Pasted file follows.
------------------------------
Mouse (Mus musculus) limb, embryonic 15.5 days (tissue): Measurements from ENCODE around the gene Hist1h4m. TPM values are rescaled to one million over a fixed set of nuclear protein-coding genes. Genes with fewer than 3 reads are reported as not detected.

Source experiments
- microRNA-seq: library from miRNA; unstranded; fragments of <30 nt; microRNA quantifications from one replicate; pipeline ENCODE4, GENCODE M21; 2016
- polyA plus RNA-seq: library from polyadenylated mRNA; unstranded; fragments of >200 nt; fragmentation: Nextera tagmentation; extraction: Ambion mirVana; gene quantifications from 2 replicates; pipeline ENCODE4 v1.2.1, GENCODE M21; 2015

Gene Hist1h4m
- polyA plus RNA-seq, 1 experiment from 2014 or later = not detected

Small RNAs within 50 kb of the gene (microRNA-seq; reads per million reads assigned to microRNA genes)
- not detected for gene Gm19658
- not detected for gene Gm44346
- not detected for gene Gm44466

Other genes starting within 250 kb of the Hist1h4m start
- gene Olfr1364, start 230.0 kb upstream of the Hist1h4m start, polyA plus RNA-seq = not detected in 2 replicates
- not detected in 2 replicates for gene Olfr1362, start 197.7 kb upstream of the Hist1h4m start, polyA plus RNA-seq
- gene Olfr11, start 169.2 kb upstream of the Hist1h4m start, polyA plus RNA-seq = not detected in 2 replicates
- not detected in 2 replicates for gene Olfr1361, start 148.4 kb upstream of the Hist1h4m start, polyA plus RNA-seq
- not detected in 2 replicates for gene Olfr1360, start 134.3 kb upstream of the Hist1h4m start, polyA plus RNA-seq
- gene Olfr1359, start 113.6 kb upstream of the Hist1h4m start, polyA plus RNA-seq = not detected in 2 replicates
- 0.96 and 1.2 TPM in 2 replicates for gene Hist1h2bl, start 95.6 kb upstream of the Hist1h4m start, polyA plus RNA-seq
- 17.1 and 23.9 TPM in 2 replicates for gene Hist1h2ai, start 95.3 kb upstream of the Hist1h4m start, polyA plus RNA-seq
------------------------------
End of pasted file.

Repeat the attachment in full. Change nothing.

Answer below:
Mouse (Mus musculus) limb, embryonic 15.5 days (tissue): Measurements from ENCODE around the gene Hist1h4m. TPM values are rescaled to one million over a fixed set of nuclear protein-coding genes. Genes with fewer than 3 reads are reported as not detected.

Source experiments
- microRNA-seq: library from miRNA; unstranded; fragments of <30 nt; microRNA quantifications from one replicate; pipeline ENCODE4, GENCODE M21; 2016
- polyA plus RNA-seq: library from polyadenylated mRNA; unstranded; fragments of >200 nt; fragmentation: Nextera tagmentation; extraction: Ambion mirVana; gene quantifications from 2 replicates; pipeline ENCODE4 v1.2.1, GENCODE M21; 2015

Gene Hist1h4m
- polyA plus RNA-seq, 1 experiment from 2014 or later = not detected

Small RNAs within 50 kb of the gene (microRNA-seq; reads per million reads assigned to microRNA genes)
- not detected for gene Gm19658
- not detected for gene Gm44346
- not detected for gene Gm44466

Other genes starting within 250 kb of the Hist1h4m start
- gene Olfr1364, start 230.0 kb upstream of the Hist1h4m start, polyA plus RNA-seq = not detected in 2 replicates
- not detected in 2 replicates for gene Olfr1362, start 197.7 kb upstream of the Hist1h4m start, polyA plus RNA-seq
- gene Olfr11, start 169.2 kb upstream of the Hist1h4m start, polyA plus RNA-seq = not detected in 2 replicates
- not detected in 2 replicates for gene Olfr1361, start 148.4 kb upstream of the Hist1h4m start, polyA plus RNA-seq
- not detected in 2 replicates for gene Olfr1360, start 134.3 kb upstream of the Hist1h4m start, polyA plus RNA-seq
- gene Olfr1359, start 113.6 kb upstream of the Hist1h4m start, polyA plus RNA-seq = not detected in 2 replicates
- 0.96 and 1.2 TPM in 2 replicates for gene Hist1h2bl, start 95.6 kb upstream of the Hist1h4m start, polyA plus RNA-seq
- 17.1 and 23.9 TPM in 2 replicates for gene Hist1h2ai, start 95.3 kb upstream of the Hist1h4m start, polyA plus RNA-seq